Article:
U.S. Senator Jeff Flake and John Ragan speaking at the Arizona Chamber of Commerce & Industry’s 2016 Capitol Hill Update at the Arizona Biltmore in Phoenix, Arizona. / Gage Skidmore / CC BY-SA 2.0

Senator John McCain returned to Arizona over the weekend after complications with his cancer treatment. The 81-year old Republican, who has represented Arizona in Senate for more than three decades, suffers from an aggressive form of brain cancer. It is likely that Senator McCain will no be able to return to Washington, DC in order to vote on the Republican tax cut bill.

Assuming that Senator Bob Corker votes against the final tax bill as he did when the Senate voted on its version of the tax bill, McCain’s absence places the tax bill in a precarious position in the Senate and gives nearly every Republican Senator a veto.

Senator Jeff Flake, along with his fellow Republican colleagues, now have the ability to put their money where their mouth is and use this leverage to gain concessions from the GOP Congressional leadership on specific issues. However, Senator Flake appears to be content with promises from the White House rather than push Majority Leader McConnel for concessions to help Arizonans.

Promises from liars

In an interview with Time, Senator Flake said that he got two concessions in the Senate tax bill that was passed earlier this month for his support.

The first was a sunset provision for full expensing, “a measure that lets companies deduct their assets from their tax bills, costing the government billions in potential tax revenue.” The addition that Flake received to the bill would sunset the full expensing provision gradually over five years. “We said, smooth that, ramp it down after the first five years, and they were able to do that,” Flake said.

“I am concerned about the debt and deficit,” he concedes. “I’ve always described myself as a supply-sider with caveats. Basically it was about trying to get a balance I could live with. And I think we got it.”

The second concession that Senator Flake received for his vote in favor of the Senate tax bill was a promise from the White House, specifically Vice President Mike Pence, that Republicans would pass legislation on DACA, the Deferred Action for Childhood Arrivals program started during the Obama administration which protected some undocumented immigrants from deportation and provided them with permits to work legally in the United States.

For Flake, the first concession is more about his personal dislike for deficit spending and adding to the national debt, which this bill will do to the tune of $1.4 trillion by 2027. The second concession would directly help Arizona residents. Arizona is home to about 4 percent of the 690,000 young immigrants who were covered under the DACA program as of last September, according to a Pew Research Center report.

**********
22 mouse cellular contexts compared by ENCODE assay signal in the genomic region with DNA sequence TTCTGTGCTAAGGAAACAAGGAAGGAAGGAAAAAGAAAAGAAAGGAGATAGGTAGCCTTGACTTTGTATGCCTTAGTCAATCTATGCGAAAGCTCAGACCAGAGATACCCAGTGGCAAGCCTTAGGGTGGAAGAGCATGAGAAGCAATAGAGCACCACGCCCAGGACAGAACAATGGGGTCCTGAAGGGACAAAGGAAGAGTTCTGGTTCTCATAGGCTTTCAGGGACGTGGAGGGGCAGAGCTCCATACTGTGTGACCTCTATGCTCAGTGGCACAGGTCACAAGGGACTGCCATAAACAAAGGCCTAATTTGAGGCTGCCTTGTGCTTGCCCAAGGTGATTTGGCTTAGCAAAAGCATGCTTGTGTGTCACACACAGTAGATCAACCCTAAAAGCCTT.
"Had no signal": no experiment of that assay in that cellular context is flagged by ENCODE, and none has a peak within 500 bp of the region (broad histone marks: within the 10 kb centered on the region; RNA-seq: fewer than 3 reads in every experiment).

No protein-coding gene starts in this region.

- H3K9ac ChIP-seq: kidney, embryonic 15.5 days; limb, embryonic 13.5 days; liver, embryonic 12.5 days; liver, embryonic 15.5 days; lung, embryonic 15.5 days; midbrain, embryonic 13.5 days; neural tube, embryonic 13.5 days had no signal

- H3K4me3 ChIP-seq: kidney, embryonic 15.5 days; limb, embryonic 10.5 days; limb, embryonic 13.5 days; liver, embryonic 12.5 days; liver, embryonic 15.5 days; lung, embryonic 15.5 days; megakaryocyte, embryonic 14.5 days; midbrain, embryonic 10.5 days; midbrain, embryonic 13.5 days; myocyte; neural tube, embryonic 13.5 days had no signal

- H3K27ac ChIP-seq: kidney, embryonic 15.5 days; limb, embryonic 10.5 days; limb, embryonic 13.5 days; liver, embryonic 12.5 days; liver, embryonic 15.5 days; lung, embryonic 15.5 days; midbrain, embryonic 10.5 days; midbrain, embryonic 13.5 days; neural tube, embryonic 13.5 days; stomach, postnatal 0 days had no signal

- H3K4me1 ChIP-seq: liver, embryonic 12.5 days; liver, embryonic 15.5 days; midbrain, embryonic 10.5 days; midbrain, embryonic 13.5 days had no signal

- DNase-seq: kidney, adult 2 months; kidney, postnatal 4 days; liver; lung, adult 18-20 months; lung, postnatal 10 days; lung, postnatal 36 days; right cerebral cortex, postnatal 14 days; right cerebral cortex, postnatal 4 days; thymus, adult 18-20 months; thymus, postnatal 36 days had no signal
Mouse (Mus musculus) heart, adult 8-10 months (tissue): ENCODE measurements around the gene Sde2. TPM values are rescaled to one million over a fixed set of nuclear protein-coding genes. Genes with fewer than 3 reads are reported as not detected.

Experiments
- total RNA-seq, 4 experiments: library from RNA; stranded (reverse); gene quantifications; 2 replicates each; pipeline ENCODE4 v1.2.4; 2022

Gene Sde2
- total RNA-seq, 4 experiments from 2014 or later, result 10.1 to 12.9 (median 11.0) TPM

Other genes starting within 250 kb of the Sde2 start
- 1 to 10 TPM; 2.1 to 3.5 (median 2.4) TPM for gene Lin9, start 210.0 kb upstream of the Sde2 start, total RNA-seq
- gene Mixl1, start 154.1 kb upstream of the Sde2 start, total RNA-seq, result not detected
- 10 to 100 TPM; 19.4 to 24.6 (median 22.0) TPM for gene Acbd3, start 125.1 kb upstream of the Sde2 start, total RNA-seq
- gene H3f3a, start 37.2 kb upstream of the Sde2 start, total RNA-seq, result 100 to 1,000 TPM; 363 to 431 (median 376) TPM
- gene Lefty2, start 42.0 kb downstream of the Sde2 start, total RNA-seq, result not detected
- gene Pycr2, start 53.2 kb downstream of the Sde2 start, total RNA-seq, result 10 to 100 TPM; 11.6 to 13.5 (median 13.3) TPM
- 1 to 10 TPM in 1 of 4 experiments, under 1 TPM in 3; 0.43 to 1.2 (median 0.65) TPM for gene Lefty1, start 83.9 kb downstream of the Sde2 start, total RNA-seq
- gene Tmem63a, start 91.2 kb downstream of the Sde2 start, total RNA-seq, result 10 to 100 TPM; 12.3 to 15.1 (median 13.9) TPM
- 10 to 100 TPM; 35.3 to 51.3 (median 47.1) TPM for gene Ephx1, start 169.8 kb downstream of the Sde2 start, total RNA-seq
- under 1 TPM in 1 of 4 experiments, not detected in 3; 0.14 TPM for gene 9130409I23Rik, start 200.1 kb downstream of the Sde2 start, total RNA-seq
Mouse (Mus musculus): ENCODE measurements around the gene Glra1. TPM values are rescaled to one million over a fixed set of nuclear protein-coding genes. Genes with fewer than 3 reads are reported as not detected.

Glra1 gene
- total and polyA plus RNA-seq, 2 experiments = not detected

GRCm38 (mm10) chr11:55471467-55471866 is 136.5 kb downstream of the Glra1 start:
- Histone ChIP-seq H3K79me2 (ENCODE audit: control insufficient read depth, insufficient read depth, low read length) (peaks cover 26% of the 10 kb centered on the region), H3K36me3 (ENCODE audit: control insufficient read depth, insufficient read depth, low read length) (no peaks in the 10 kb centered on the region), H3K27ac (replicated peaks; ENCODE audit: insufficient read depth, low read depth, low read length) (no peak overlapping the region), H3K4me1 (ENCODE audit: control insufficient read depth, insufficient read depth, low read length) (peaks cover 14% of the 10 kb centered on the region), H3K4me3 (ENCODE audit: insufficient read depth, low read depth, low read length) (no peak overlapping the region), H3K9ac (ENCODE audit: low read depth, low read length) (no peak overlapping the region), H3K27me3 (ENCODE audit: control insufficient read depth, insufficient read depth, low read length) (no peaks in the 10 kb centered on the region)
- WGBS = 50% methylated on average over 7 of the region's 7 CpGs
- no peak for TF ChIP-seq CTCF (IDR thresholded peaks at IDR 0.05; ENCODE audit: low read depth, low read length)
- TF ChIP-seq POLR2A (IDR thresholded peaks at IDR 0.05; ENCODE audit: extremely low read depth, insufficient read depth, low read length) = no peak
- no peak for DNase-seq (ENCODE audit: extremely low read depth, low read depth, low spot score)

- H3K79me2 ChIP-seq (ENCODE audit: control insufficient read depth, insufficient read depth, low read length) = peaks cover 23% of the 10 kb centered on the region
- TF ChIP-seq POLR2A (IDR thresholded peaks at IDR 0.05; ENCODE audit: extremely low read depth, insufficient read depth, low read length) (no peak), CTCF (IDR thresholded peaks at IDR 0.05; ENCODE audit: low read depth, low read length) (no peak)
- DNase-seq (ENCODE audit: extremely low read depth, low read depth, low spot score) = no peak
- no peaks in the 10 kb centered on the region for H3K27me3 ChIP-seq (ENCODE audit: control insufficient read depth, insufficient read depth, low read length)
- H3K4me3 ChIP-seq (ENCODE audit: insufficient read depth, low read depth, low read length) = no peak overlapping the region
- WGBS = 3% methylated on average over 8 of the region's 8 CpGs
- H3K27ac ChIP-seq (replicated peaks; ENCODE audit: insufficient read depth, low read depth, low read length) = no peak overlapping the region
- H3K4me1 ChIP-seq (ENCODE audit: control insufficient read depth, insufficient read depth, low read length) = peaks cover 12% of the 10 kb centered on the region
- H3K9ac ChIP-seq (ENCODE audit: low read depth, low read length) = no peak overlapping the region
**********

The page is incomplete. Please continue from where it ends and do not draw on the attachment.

Flake said he had two conversations with Vice President Pence before the Senate voted on its version of the tax bill and is optimistic that the White House, or at least President Trump personally, wants to see legislation for former DACA beneficiaries: “They want this done, and frankly, I was telling [Pence]: hey, you guys need an excuse. ‘We have a Republican Senator whose vote we can get if we agree with DACA’ — use it however you want!”

After receiving these two concessions, one an actual change to the bill and the other a promise from the White House, Senator Flake announced that he would support the Senate’s version of the tax bill.

Senator Flake’s optimism that GOP Congressional leadership, as well as President Trump, will suddenly become bipartisan months before a mid-term election in order to pass a legislation to enshrine into law a key Obama administration policy is not firmly rooted in recent precedent.

Neither the Republican bill to reform healthcare earlier this year nor the current tax bill has had any support from Democrats. The former because the Republican and Democratic parties have fundamentally different and apparently irreconcilable beliefs concerning the government’s role in providing healthcare. The latter because the Republican leadership simply did not want to even attempt to craft a bill that would truly reform the tax code rather than one that would simply give massive tax cuts to corporations and the extremely wealthy.


While Senate Majority Leader Mitch McConnell has said that he is open to passing legislation on DACA, he wants to do so in the context of a larger immigration bill which would increase border security funding. While not impossible, it is difficult to envision a scenario where Republicans in Congress are able to craft a bill on immigration with enough Democratic to pass both the House and Senate during an election year. It edges closer to impossible when you consider how polarizing President Trump is in relation to immigration reform.

Taking all this into account, it seems that the DACA promise the White House gave to Senator Flake for his vote on the tax bill will not be fulfilled during his time he has left in the Senate. However, when you accept promises from liars, what can you really expect?